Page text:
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Assess Nietzsche's critique of religion.

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Introduction

Tisha Dyer Assess Nietzsche's critique of religion Nietzsche's critique of religion is largely based on his critique of Christianity. Nietzsche says that in modern Europe, people are atheistic, even though they don't realise it. People who say they are religious aren't really and those who say they have moved on haven't actually moved on. Certain people in society retain features of Christianity. For example, socialists still believe in equality in all people. Others still have pity for the poor and needy etc. Nietzsche dislikes religion especially Christianity because it encourages and promotes slave morality. Nietzsche says that we should be striving towards master morality, but Christianity has the completely opposite values to those of the master morality. For example, religion wants us to be like slaves and give things up instead of trying to be great. He talks about a slave revolt in morality, which leads to the dominance of slave values over master values. Christianity is that slave revolt. The problem for Nietzsche is the New Testament - the introduction of Jesus. He thinks that linking the Old Testament with the New Testament is very cheeky. ...read more.

Middle

Christianity is based on a paradox of God on a cross because the two things are opposites but now they are seen as the same thing. It brings the two together -- the Cross equals humiliation and God equals what is worshiped and powerful. God himself becomes sacrificial and we shouldn't be worshipping someone who is willing to sacrifice his power. It symbolises the essence of Christianity - sacrifice of all freedom, self-mutilation and self-mocking. The turning of will to power against itself. Nietzsche characterises self-mutilation as a mental illness. When you see religion there are three things associated with it - solitude, starving and sexual abstinence are praised. In all religions these three things occur. We don't know whether religion causes these or vice-versa or if there's no cause and effect at all but they do mark religion. Christianity marks Sainthood. He says the saint is he who can renounce his will. How is this possible? The saint comes from belief in opposites - good from evil. The saint is a bad one who's become good. someone who becomes good is based on the idea of pure oppositions. ...read more.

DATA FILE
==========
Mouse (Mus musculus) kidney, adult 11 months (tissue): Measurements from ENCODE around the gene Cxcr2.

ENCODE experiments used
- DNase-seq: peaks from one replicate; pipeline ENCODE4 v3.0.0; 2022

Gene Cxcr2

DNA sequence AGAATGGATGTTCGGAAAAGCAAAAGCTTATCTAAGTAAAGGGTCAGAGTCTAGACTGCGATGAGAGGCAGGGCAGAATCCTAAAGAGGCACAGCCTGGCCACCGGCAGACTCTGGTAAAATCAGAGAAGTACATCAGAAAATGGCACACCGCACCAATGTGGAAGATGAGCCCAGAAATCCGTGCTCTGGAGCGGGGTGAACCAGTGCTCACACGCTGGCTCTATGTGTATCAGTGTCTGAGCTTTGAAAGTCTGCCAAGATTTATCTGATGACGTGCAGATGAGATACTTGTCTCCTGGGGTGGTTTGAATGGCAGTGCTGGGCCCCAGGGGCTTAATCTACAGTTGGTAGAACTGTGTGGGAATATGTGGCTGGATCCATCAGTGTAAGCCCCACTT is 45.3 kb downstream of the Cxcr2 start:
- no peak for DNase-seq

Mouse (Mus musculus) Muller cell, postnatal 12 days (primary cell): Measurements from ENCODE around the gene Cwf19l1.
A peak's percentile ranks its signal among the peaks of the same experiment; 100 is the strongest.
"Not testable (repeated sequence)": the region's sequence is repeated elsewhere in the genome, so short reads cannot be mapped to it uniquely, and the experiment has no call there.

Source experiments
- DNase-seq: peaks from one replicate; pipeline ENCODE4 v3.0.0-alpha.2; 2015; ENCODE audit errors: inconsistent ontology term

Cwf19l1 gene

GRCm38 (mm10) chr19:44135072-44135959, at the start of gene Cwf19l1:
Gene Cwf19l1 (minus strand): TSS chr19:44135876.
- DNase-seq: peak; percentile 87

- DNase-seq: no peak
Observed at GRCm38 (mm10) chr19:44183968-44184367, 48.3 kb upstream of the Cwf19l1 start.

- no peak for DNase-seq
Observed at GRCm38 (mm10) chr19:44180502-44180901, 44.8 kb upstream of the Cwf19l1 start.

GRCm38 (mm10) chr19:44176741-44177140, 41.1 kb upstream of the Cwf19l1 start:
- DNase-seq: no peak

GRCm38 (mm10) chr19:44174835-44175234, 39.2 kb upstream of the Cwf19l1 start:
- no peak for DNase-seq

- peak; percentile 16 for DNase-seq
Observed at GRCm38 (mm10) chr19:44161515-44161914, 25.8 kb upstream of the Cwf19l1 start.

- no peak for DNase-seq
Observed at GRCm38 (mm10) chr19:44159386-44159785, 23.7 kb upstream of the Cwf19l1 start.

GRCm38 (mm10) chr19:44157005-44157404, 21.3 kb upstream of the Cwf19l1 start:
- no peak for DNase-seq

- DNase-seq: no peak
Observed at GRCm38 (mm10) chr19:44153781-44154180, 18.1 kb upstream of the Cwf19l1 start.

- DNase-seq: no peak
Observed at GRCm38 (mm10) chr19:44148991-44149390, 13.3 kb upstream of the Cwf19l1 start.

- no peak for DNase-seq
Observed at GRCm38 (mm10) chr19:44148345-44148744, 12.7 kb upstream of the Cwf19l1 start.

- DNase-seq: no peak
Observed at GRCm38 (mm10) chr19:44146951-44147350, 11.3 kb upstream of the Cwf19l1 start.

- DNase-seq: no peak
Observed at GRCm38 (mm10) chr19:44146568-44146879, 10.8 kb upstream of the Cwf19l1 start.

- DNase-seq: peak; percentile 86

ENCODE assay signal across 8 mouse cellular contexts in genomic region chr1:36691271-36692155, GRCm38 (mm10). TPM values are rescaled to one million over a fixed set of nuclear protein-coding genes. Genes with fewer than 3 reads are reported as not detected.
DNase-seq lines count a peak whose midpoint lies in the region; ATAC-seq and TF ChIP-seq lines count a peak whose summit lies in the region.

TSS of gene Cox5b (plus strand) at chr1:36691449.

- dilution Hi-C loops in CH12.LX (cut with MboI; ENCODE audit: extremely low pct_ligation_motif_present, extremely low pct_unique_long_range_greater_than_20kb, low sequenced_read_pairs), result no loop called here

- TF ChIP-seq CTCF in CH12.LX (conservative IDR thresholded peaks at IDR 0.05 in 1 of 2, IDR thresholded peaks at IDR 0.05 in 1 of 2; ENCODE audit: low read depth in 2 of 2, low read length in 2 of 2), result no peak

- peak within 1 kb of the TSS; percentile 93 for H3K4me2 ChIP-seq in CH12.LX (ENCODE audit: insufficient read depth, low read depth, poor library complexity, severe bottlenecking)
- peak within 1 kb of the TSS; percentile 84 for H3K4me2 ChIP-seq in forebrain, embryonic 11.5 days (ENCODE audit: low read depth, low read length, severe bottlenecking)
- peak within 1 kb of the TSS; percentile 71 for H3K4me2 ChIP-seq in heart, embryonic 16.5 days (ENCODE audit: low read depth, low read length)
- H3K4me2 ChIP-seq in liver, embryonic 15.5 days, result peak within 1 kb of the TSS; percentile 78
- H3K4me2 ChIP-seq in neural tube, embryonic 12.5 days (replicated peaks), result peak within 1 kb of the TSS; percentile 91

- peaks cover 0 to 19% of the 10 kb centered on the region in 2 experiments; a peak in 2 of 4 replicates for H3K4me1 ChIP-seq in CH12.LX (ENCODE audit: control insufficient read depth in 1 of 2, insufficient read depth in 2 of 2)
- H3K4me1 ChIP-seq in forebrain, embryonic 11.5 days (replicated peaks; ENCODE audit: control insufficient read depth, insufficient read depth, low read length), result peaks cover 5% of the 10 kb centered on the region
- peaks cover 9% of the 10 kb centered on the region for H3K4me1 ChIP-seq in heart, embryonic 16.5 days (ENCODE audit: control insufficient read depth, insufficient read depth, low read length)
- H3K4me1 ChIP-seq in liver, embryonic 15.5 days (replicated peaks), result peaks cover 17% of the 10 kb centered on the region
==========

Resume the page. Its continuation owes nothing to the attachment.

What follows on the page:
Conclusion

Nietzsche's account focuses on the motives of believers, but philosophically speaking, what's most important is the truth or falsity of a belief, not the motive for holding it. A counter-argument to this would be to say that it doesn't affect everything he says about religion and religious believers if God exists or not. It depends on your definition of philosophy if God exists or not. Nietzsche is attempting to create a new kind of philosophy in which psychology and sociology are important components. Another argument against his critique is that he views religion from the outside, so doesn't this make it a one-sided story? But obviously Nietzsche will think that his critique is one-sided. He is a perspectivist. Why is a view from outside any less valid than a view from inside? Is the ladder of religious cruelty a complete account of religious development. What about a sacrificing himself for humanity? This doesn't get mentioned. However we could say that Nietzsche rejects that because he obviously doesn't believe in God and insofar as God is 'one of the suffering'. This confirms Nietzsche's negative view of religion / Christianism. Nietzsche said that religion shouldn't How can religion not be an 'end-in-itself' for religious believers? A counter-argument to this would be to say that religion as an instrument is not a religion. ...read more.

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